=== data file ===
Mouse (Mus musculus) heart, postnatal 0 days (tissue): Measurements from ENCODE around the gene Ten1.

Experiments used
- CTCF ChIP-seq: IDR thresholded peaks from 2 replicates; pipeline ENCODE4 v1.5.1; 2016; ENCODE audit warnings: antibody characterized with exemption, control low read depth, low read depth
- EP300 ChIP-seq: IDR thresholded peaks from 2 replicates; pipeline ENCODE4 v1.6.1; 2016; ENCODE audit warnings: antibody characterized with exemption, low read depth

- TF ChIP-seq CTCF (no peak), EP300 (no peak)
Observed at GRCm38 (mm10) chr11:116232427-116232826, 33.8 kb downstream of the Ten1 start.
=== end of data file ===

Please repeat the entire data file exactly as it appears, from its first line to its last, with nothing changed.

Mouse (Mus musculus) heart, postnatal 0 days (tissue): Measurements from ENCODE around the gene Ten1.

Experiments used
- CTCF ChIP-seq: IDR thresholded peaks from 2 replicates; pipeline ENCODE4 v1.5.1; 2016; ENCODE audit warnings: antibody characterized with exemption, control low read depth, low read depth
- EP300 ChIP-seq: IDR thresholded peaks from 2 replicates; pipeline ENCODE4 v1.6.1; 2016; ENCODE audit warnings: antibody characterized with exemption, low read depth

- TF ChIP-seq CTCF (no peak), EP300 (no peak)
Observed at GRCm38 (mm10) chr11:116232427-116232826, 33.8 kb downstream of the Ten1 start.